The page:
Jump to content

Dave W

Moderators
  • Content Count

    6,754
  • Joined

  • Last visited

Everything posted by Dave W

  1. Those are really pale for wild Flammulina I think these are young Pleurotus fruit bodies. Type of wood? Spore print color?
  2. I have no Venmo account. Not looking to establish financial relationships. Just like talking about mushrooms.
  3. Panus neostrigosus http://www.mushroomexpert.com/panus_neostrigosus.html . When young these are usually purple. The ones seen in this discussion are past maturity and beginning to shrivel. Previously placed in genus Lentinus (as Lentinus strigosus).
  4. Those are probably last years Picipes/Royoporus badius. Really old fruit bodies like these are unlikely to produce a spore print. However, if you harvest a fresher one, position it with the underside (pores/fertile surface) oriented downward, and allow it remain like that for possibly several days, then a spore print may form. Most gilled mushrooms readily drop spores when harvested ay=t maturity. Polypores can take a longer time. I often see new P/R badius fruit bodies forming in mid spring. They grow very slowly and persist for very long period of time.
  5. Psathyrella is a relatively large genus, many species.
  6. Probably represents a species of Psathyrella. Is the location Vigo, Spain?
  7. I think this is a young Stropharia ambigua. Stropharia gills turn gray once the dark spores begin to mature. But young versions have pale gills. Broadly attached gills fit this species.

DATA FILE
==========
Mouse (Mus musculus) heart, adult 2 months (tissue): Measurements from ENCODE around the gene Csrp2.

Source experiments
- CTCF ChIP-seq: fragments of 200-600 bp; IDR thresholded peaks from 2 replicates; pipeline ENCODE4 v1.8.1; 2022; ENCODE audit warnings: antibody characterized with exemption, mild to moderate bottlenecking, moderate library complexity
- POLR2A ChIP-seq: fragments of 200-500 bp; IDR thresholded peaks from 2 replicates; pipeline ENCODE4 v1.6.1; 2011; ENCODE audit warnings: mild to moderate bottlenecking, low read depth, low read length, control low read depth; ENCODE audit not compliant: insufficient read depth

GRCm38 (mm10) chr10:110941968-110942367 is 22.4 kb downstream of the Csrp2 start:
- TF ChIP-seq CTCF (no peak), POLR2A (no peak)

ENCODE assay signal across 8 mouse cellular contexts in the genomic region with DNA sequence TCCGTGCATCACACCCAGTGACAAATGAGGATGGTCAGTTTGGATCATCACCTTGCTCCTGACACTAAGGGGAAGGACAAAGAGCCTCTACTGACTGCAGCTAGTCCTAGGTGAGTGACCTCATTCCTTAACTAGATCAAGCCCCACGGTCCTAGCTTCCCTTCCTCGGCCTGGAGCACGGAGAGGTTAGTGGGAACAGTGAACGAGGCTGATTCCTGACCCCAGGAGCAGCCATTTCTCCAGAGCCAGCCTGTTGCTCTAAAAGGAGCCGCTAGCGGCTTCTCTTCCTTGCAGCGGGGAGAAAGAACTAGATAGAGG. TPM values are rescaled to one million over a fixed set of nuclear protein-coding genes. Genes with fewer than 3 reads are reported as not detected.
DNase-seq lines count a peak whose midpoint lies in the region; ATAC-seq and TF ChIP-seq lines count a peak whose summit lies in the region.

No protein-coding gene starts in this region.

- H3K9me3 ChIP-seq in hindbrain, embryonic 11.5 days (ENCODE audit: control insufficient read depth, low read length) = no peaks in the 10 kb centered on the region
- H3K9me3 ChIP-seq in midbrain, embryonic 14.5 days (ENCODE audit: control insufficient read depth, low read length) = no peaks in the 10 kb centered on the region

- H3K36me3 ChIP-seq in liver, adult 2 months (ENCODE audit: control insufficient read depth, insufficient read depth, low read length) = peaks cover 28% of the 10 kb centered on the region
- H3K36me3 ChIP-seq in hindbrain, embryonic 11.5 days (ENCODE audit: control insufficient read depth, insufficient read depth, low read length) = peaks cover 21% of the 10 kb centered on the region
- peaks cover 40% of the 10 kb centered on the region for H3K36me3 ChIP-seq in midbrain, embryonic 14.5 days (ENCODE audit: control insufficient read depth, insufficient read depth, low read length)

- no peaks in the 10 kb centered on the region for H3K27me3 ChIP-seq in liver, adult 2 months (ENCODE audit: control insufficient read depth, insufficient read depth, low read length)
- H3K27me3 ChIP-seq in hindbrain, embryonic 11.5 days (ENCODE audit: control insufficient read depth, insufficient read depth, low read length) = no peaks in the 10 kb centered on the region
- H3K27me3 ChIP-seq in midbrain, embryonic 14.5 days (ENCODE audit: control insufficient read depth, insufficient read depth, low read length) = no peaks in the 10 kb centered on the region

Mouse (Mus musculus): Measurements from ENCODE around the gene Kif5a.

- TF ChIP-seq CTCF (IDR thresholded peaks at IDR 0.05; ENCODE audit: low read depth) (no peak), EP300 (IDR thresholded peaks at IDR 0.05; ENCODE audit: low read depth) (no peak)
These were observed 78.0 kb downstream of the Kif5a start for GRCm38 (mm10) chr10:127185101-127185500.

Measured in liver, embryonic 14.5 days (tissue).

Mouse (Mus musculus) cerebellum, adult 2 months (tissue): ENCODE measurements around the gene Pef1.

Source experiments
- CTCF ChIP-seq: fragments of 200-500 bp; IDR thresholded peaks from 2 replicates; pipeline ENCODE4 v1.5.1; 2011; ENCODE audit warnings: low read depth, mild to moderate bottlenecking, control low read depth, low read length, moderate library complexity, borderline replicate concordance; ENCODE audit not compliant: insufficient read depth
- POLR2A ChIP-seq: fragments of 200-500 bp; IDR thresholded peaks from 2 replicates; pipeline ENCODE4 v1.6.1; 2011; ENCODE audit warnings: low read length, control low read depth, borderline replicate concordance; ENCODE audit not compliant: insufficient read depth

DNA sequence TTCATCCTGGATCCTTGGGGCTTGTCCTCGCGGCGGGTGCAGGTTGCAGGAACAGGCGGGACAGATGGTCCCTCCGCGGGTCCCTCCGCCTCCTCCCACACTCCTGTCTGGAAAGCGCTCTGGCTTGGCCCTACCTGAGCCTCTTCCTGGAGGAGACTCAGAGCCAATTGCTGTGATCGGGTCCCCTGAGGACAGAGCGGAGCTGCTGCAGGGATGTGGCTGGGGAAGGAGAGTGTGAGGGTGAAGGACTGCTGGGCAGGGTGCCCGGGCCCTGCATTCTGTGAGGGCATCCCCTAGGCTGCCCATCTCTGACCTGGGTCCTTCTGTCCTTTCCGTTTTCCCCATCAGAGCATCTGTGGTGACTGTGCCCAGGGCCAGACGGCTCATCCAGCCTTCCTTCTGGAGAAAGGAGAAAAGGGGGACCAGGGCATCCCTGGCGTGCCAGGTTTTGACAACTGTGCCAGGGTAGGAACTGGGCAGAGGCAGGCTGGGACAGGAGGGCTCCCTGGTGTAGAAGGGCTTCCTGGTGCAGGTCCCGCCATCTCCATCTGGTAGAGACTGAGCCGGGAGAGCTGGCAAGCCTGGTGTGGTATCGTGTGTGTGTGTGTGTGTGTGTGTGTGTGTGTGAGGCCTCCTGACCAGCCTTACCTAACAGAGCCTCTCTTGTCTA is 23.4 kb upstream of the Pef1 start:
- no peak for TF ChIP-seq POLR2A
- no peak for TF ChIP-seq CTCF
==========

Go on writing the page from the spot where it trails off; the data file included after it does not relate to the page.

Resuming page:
8. The photos are small files, not able to zoom in on details. I'm not completely confident about saying this is not an Amanita, but I think it's a dark-spored mushroom; the gills appear to be slightly darkened. Some of the details that would help are sighted below. Stropharia ambigua... gills should be attached to the stalk and the stalk should have fluffy scales or flakes on the surface; dark purple-brown spore print. Leratiomyces riparius... gills attached to the stalk; dark purple-brown spore print. Agaricus species... gills completely free of stalk (not reaching stalk); brown
  9. Matches pretty well by appearance with Pholiota highlandensis. But, P. highlandensis is a species that occurs on burnt ground. I think this mushroom may represent a species from the group Cortinarius variicolor. Or maybe Stropharia corinilla http://www.mykoweb.com/CAF/species/Stropharia_coronilla.html But, the lack of a well-formed annulus (ring) on the stalk points away form S. coronilla.
  10. Yes, genus Gymnopilus is a reasonable suggestion. Knowing spore print color would immediately eliminate one of Tricholomopsis/Gymnopilus.
  11. There are a total of four Hygrophorus penarius observations on Mushroom Observer, all originating in Europe. Wiki says this species occurs in North America, but my guess is that it is either uncommon or not present in North America. However, this proposal echoes my suggestion that these white mushrooms represent some species of Hygrophorus. There are several similar species of white Hygrophorus that are found in NA.
  12. Michele, genus Lyophyllum is a good suggestion. I'd also consider Tricholoma saponaceum.